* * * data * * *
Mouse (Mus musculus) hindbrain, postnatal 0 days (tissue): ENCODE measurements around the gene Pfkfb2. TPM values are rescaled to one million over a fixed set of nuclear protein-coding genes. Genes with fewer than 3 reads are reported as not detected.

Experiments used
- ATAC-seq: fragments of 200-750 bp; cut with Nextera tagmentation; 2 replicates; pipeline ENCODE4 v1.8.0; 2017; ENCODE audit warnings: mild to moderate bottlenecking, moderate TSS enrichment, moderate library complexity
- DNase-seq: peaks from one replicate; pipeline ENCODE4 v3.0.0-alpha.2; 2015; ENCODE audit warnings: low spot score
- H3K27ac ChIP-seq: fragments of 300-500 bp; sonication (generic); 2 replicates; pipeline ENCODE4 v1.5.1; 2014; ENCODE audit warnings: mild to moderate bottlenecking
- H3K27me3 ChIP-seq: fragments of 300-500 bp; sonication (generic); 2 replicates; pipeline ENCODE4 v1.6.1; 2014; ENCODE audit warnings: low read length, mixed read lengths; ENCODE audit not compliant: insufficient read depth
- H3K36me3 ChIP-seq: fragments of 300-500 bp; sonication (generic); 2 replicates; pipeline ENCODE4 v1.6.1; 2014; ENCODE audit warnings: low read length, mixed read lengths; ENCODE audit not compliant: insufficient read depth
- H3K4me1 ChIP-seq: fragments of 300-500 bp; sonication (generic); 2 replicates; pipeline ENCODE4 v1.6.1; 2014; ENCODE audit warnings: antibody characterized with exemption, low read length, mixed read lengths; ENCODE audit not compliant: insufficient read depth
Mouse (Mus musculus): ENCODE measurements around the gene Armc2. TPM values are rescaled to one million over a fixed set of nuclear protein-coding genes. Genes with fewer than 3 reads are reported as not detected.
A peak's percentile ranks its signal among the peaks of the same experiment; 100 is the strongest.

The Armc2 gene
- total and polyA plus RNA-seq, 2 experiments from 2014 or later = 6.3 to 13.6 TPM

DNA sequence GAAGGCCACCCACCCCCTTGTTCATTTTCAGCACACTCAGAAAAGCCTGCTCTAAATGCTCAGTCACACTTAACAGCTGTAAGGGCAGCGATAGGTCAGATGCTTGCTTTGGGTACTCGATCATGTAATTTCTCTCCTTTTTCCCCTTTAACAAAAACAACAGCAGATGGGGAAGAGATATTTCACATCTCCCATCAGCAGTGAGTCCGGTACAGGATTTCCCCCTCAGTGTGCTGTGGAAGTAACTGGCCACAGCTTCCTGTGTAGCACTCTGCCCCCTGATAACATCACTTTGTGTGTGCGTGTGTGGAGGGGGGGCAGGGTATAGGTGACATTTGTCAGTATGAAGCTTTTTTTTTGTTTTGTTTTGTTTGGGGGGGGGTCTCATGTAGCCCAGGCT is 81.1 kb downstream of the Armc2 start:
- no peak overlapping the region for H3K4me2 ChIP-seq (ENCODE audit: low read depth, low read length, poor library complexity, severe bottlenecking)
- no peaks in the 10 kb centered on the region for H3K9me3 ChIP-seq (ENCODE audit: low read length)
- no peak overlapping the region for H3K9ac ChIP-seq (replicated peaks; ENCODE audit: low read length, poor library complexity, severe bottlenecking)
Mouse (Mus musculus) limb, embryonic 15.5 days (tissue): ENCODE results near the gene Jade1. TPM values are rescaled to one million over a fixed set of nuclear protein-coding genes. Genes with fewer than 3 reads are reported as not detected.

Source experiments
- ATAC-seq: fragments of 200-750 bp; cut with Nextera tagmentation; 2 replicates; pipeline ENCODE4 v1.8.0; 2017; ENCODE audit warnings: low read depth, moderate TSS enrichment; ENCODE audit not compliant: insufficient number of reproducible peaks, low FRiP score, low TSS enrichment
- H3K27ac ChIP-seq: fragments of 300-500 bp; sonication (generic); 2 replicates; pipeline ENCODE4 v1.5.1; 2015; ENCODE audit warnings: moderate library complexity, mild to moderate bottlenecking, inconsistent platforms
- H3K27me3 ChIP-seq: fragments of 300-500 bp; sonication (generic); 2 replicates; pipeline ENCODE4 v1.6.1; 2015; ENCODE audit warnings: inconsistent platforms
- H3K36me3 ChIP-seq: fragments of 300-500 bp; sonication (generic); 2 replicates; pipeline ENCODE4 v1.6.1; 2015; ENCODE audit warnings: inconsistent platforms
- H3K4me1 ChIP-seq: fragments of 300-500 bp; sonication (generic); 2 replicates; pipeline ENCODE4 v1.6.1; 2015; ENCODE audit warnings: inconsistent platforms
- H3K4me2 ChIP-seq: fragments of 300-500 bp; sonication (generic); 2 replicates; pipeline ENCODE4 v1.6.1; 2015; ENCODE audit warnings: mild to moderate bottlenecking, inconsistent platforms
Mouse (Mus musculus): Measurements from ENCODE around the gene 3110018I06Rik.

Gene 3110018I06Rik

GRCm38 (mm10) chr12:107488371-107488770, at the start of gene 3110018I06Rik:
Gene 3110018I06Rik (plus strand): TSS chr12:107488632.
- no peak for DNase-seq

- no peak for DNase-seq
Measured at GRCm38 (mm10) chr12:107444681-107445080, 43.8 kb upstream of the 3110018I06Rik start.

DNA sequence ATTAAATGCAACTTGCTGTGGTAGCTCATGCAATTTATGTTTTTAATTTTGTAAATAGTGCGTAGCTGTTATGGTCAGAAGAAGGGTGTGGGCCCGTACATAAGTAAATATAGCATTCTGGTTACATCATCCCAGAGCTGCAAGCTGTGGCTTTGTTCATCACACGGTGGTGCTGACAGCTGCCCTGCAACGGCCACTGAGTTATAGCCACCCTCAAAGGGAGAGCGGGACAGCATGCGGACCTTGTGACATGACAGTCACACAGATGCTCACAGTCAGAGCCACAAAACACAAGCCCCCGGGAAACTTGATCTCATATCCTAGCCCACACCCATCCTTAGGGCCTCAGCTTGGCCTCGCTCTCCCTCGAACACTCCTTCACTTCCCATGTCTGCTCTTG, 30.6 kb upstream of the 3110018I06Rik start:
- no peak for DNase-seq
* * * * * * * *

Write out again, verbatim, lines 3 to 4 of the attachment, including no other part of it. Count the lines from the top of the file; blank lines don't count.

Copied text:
- ATAC-seq: fragments of 200-750 bp; cut with Nextera tagmentation; 2 replicates; pipeline ENCODE4 v1.8.0; 2017; ENCODE audit warnings: mild to moderate bottlenecking, moderate TSS enrichment, moderate library complexity
- DNase-seq: peaks from one replicate; pipeline ENCODE4 v3.0.0-alpha.2; 2015; ENCODE audit warnings: low spot score